Bears

A conversation with Bears right tackle Bobby Massie about Khalil Mack

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USA TODAY

A conversation with Bears right tackle Bobby Massie about Khalil Mack

To get a sense of how the Khalil Mack trade went over in the Bears' locker room and what kind of player Ryan Pace acquired, I sat down with right tackle Bobby Massie for some insight. Our conversation can also be heard on this week's Under Center Podcast. Enjoy:

JJ: What was your reaction when you found out Saturday?

Massie: What was your reaction? I probably had the same reaction you did. 

JJ: I rolled over to my wife and said “holy s***.”

Massie: Yeah. I wasn’t expecting that. 

JJ: How did you find out?

Massie: Text messages through friends and other teammates. That’s how I found out. 

JJ: Could you even believe that a guy like Khalil Mack was available and then that your team got him?

Massie: I mean, I knew everything that you knew up to the point that we signed him. I knew the Raiders were looking to do something with him. I was surprised that we got him but it was a good thing that we did. We already had a great defense and then him coming in just made them even better. I mean, yeah (laughs), I think that’s pretty much it. 

JJ: What kind of message does it send to the locker room that Ryan Pace was willing to trade two first-round picks to get him?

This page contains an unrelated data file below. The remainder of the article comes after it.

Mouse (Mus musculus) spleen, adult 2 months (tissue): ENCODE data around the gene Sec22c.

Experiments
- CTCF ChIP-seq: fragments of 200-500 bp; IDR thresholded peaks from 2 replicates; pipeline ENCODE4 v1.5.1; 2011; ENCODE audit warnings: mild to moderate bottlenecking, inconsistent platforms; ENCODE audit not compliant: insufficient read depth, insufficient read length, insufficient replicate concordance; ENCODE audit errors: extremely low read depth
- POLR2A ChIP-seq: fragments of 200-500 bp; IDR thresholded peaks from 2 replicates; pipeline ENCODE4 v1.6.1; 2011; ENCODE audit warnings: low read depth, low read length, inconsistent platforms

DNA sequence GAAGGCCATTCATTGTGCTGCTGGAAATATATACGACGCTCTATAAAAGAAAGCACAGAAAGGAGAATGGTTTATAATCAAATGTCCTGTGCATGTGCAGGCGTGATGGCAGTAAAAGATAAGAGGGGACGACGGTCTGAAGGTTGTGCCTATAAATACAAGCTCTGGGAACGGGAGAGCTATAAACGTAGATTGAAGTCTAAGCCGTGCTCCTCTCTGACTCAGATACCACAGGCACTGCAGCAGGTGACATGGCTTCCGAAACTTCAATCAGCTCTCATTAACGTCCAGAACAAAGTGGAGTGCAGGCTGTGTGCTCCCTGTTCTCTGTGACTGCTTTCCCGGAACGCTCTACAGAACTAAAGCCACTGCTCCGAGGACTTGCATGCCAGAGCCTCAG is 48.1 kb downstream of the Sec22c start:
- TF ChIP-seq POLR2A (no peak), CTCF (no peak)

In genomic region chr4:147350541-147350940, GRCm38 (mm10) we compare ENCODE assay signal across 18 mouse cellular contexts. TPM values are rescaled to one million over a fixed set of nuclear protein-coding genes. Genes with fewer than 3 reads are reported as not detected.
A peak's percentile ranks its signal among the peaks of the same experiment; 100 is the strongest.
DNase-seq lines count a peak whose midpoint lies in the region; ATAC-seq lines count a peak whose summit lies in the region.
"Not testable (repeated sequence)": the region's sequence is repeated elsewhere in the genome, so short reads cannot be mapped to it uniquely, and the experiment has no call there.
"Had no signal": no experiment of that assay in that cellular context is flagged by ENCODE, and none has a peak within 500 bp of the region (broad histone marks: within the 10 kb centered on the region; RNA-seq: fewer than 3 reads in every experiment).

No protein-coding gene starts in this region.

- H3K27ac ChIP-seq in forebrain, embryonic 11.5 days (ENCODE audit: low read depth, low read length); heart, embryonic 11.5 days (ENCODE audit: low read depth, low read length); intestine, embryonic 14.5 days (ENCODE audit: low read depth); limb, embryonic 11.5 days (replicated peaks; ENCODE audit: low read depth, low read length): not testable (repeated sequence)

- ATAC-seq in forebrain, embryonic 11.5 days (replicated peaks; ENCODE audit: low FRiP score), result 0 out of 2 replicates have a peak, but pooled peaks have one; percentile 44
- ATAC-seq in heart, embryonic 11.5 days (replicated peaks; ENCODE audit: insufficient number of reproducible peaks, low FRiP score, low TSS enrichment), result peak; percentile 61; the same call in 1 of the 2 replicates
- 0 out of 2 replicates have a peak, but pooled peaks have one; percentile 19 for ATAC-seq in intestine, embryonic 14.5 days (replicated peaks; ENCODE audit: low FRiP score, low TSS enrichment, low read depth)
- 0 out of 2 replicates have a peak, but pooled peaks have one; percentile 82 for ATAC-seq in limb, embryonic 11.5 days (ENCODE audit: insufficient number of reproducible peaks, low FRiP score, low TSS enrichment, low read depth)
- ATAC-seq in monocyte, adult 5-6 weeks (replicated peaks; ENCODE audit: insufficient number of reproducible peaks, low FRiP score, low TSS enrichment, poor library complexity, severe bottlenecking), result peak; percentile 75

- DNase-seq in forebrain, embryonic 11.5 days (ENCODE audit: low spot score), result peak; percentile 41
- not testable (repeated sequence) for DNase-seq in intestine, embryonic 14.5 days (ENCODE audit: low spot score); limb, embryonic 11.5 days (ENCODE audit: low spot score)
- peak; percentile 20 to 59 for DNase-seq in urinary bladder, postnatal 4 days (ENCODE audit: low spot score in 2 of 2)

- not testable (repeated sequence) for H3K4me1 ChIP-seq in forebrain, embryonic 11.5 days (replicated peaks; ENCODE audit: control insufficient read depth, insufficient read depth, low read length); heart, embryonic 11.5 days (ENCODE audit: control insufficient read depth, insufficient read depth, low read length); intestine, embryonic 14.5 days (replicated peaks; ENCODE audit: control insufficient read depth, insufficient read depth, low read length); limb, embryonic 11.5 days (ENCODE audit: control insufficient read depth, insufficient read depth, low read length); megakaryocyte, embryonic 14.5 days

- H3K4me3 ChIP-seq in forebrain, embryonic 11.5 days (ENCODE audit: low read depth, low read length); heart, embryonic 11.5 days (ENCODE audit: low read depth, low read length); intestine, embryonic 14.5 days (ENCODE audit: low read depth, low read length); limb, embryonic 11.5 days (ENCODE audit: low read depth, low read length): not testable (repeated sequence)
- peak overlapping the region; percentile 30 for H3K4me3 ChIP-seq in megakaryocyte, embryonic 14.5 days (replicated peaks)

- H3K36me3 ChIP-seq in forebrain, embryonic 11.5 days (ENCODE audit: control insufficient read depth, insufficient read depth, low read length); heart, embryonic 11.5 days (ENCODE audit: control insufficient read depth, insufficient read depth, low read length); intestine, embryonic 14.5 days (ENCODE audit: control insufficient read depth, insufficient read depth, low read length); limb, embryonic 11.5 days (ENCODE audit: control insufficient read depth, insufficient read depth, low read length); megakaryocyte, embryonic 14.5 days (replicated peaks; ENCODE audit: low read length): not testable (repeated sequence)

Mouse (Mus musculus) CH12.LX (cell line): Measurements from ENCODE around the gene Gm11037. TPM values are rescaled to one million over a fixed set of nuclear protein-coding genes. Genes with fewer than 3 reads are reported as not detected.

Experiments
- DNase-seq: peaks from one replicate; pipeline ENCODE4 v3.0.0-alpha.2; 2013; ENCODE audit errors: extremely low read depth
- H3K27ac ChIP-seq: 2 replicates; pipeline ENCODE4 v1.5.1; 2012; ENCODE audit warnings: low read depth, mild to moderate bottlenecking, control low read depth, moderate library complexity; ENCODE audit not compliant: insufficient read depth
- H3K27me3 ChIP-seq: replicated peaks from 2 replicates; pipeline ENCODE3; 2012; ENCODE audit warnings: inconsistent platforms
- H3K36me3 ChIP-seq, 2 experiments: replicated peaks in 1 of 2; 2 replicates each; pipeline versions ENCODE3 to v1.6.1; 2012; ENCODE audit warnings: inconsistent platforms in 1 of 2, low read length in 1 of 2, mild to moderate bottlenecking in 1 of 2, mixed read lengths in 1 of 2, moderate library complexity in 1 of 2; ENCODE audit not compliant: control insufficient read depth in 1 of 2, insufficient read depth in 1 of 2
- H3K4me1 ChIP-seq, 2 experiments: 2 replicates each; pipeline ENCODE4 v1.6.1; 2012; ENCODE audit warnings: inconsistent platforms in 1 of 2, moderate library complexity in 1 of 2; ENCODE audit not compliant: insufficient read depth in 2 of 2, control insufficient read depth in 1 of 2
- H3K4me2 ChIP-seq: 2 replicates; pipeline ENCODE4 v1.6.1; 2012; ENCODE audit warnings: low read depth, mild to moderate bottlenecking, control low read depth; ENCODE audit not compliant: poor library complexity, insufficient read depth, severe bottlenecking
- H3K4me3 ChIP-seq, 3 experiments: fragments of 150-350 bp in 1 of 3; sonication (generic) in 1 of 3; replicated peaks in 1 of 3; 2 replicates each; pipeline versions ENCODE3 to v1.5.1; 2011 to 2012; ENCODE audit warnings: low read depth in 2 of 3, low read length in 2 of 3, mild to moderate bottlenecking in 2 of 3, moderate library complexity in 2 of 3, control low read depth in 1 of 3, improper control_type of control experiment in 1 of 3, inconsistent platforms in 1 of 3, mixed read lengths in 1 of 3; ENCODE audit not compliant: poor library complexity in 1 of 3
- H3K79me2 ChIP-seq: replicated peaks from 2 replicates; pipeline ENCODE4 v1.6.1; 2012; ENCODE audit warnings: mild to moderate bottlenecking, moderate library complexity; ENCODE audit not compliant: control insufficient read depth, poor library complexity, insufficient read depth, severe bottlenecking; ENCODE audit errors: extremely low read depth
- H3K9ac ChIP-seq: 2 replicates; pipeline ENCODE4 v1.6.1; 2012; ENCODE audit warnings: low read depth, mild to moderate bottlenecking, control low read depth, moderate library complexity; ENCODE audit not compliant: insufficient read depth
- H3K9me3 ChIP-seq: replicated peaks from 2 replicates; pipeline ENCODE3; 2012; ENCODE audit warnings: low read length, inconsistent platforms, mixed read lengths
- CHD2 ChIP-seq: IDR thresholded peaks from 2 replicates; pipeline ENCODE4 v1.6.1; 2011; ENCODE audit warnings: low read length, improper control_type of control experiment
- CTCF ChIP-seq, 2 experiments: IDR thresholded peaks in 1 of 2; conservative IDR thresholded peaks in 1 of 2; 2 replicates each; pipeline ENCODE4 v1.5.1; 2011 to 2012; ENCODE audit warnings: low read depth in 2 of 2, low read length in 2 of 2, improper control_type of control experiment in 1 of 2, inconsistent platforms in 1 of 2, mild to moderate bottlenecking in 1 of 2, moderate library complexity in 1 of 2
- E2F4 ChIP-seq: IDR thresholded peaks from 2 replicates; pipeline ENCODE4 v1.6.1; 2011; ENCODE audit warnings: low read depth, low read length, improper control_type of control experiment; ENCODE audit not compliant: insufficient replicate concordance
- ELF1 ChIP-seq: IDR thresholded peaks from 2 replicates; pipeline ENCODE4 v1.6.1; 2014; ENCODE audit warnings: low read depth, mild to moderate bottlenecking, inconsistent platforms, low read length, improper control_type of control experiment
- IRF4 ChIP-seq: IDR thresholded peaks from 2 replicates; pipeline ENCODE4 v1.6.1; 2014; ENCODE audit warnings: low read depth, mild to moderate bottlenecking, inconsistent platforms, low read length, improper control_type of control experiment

Massie: We’re trying to make a push this year. Like I said, our defense is already great and we have a lot of guys that can get home on the front seven and just adding him it going to free up everybody else because you can’t block everybody. And with our secondary being lock-down as it is, the quarterback can only hold on to the ball so long before he’s going to get hit. I mean, it’s great, the organization they know what this team’s capable of and to add another piece of the puzzle, it just helps solidify this. 

JJ: Forgive me for not knowing this, but did you ever go against Mack?

Massie: I’ve never personally played against him.

JJ: When you are facing an elite edge guy like that, though, the amount of resources it takes to commit to him in a gameplan, whether it’s a tackle, a tight end, a running back/a tackle, a guard, a tight end, what does that do for an offensive gameplan when you have to commit so much to stopping one guy?

Massie: It changes the gameplan because you gotta get four sets of hands on him, if not more. You have to gameplan for him. I highlight the Super Bowl, you see what happens if you don’t gameplan with Von Miller. He can single-handedly wreck a whole game. The smart thing to do is to put extra guys out there for him. 

JJ: So let’s say he’s on the left and you put extra guys on him, and now you’re on the right — hypothetically, you’re the right tackle for the Packers and you now have Leonard Floyd coming at you one-on-on. 

Massie: You gotta nut up, man. You gotta nut up. Because you got extra guys over there helping to block one guy, the other four guys gotta nut up and just get it done. 

JJ: Can you imagine, too, with you guys, if you line up Mack and Hicks on the same side of the ball?

Massie: That’s a dangerous side. That’s a dangerous side of the line. But it’s going to be fun to watch this year. It’s going to be fun to watch. 

JJ: You’ve seen these defense from last year, growing now into training camp this year, you said guys are starting to hit home a little more even this training camp. So this defense already seemed to be on the path to being better than it was last year. So what did you see from Floyd, Hicks, these guys in terms of their ability to get to the quarterback before Khalil even came in here?